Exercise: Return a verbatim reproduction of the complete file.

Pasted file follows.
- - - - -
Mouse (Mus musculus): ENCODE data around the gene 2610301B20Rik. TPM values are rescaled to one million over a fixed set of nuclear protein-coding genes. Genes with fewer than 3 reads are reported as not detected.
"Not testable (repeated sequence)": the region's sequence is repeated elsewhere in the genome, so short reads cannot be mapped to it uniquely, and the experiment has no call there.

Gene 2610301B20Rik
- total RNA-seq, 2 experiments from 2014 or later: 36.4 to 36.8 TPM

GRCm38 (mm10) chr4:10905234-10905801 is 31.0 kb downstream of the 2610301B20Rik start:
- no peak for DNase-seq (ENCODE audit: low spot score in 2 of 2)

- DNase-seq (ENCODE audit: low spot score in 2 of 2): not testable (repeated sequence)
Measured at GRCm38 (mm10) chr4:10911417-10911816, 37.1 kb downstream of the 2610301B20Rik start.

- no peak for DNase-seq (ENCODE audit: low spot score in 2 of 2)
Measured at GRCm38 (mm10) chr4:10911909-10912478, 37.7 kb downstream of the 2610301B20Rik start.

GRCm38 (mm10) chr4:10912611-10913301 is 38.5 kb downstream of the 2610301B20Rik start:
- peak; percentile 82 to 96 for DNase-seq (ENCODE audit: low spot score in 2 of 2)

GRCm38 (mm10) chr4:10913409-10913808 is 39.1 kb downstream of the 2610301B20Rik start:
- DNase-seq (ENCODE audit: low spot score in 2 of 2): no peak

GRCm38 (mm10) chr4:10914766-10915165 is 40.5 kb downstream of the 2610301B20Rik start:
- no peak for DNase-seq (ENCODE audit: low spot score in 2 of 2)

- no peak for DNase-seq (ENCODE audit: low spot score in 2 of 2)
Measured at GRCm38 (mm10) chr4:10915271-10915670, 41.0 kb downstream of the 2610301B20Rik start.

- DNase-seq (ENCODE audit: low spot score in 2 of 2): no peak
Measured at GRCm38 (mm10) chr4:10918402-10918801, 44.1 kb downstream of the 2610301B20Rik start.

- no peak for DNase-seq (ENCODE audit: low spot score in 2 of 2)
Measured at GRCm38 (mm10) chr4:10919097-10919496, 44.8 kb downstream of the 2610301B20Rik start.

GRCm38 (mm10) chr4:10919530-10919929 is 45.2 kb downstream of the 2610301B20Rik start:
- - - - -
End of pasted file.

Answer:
Mouse (Mus musculus): ENCODE data around the gene 2610301B20Rik. TPM values are rescaled to one million over a fixed set of nuclear protein-coding genes. Genes with fewer than 3 reads are reported as not detected.
"Not testable (repeated sequence)": the region's sequence is repeated elsewhere in the genome, so short reads cannot be mapped to it uniquely, and the experiment has no call there.

Gene 2610301B20Rik
- total RNA-seq, 2 experiments from 2014 or later: 36.4 to 36.8 TPM

GRCm38 (mm10) chr4:10905234-10905801 is 31.0 kb downstream of the 2610301B20Rik start:
- no peak for DNase-seq (ENCODE audit: low spot score in 2 of 2)

- DNase-seq (ENCODE audit: low spot score in 2 of 2): not testable (repeated sequence)
Measured at GRCm38 (mm10) chr4:10911417-10911816, 37.1 kb downstream of the 2610301B20Rik start.

- no peak for DNase-seq (ENCODE audit: low spot score in 2 of 2)
Measured at GRCm38 (mm10) chr4:10911909-10912478, 37.7 kb downstream of the 2610301B20Rik start.

GRCm38 (mm10) chr4:10912611-10913301 is 38.5 kb downstream of the 2610301B20Rik start:
- peak; percentile 82 to 96 for DNase-seq (ENCODE audit: low spot score in 2 of 2)

GRCm38 (mm10) chr4:10913409-10913808 is 39.1 kb downstream of the 2610301B20Rik start:
- DNase-seq (ENCODE audit: low spot score in 2 of 2): no peak

GRCm38 (mm10) chr4:10914766-10915165 is 40.5 kb downstream of the 2610301B20Rik start:
- no peak for DNase-seq (ENCODE audit: low spot score in 2 of 2)

- no peak for DNase-seq (ENCODE audit: low spot score in 2 of 2)
Measured at GRCm38 (mm10) chr4:10915271-10915670, 41.0 kb downstream of the 2610301B20Rik start.

- DNase-seq (ENCODE audit: low spot score in 2 of 2): no peak
Measured at GRCm38 (mm10) chr4:10918402-10918801, 44.1 kb downstream of the 2610301B20Rik start.

- no peak for DNase-seq (ENCODE audit: low spot score in 2 of 2)
Measured at GRCm38 (mm10) chr4:10919097-10919496, 44.8 kb downstream of the 2610301B20Rik start.

GRCm38 (mm10) chr4:10919530-10919929 is 45.2 kb downstream of the 2610301B20Rik start: